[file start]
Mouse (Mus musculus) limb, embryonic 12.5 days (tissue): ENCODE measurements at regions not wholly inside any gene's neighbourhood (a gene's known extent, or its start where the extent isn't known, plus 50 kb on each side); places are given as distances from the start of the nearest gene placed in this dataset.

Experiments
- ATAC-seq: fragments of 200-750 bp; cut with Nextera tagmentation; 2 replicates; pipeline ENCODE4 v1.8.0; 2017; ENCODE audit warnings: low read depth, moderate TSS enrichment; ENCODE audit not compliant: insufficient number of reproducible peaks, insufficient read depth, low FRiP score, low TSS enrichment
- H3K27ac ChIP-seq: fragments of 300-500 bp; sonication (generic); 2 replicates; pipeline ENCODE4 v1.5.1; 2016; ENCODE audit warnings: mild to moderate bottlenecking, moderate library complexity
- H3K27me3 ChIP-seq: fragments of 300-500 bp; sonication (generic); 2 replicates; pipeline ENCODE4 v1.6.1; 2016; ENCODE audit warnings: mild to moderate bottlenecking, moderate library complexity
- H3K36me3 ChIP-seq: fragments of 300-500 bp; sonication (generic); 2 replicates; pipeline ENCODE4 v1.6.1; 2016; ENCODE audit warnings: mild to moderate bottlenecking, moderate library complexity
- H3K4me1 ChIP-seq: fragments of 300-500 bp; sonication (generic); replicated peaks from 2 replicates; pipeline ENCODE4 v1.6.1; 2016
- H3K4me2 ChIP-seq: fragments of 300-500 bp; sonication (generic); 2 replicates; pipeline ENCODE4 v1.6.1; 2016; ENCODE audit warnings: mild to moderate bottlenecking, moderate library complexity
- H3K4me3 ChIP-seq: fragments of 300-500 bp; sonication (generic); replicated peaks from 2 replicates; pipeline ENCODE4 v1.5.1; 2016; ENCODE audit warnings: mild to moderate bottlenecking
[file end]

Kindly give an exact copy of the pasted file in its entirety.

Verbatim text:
Mouse (Mus musculus) limb, embryonic 12.5 days (tissue): ENCODE measurements at regions not wholly inside any gene's neighbourhood (a gene's known extent, or its start where the extent isn't known, plus 50 kb on each side); places are given as distances from the start of the nearest gene placed in this dataset.

Experiments
- ATAC-seq: fragments of 200-750 bp; cut with Nextera tagmentation; 2 replicates; pipeline ENCODE4 v1.8.0; 2017; ENCODE audit warnings: low read depth, moderate TSS enrichment; ENCODE audit not compliant: insufficient number of reproducible peaks, insufficient read depth, low FRiP score, low TSS enrichment
- H3K27ac ChIP-seq: fragments of 300-500 bp; sonication (generic); 2 replicates; pipeline ENCODE4 v1.5.1; 2016; ENCODE audit warnings: mild to moderate bottlenecking, moderate library complexity
- H3K27me3 ChIP-seq: fragments of 300-500 bp; sonication (generic); 2 replicates; pipeline ENCODE4 v1.6.1; 2016; ENCODE audit warnings: mild to moderate bottlenecking, moderate library complexity
- H3K36me3 ChIP-seq: fragments of 300-500 bp; sonication (generic); 2 replicates; pipeline ENCODE4 v1.6.1; 2016; ENCODE audit warnings: mild to moderate bottlenecking, moderate library complexity
- H3K4me1 ChIP-seq: fragments of 300-500 bp; sonication (generic); replicated peaks from 2 replicates; pipeline ENCODE4 v1.6.1; 2016
- H3K4me2 ChIP-seq: fragments of 300-500 bp; sonication (generic); 2 replicates; pipeline ENCODE4 v1.6.1; 2016; ENCODE audit warnings: mild to moderate bottlenecking, moderate library complexity
- H3K4me3 ChIP-seq: fragments of 300-500 bp; sonication (generic); replicated peaks from 2 replicates; pipeline ENCODE4 v1.5.1; 2016; ENCODE audit warnings: mild to moderate bottlenecking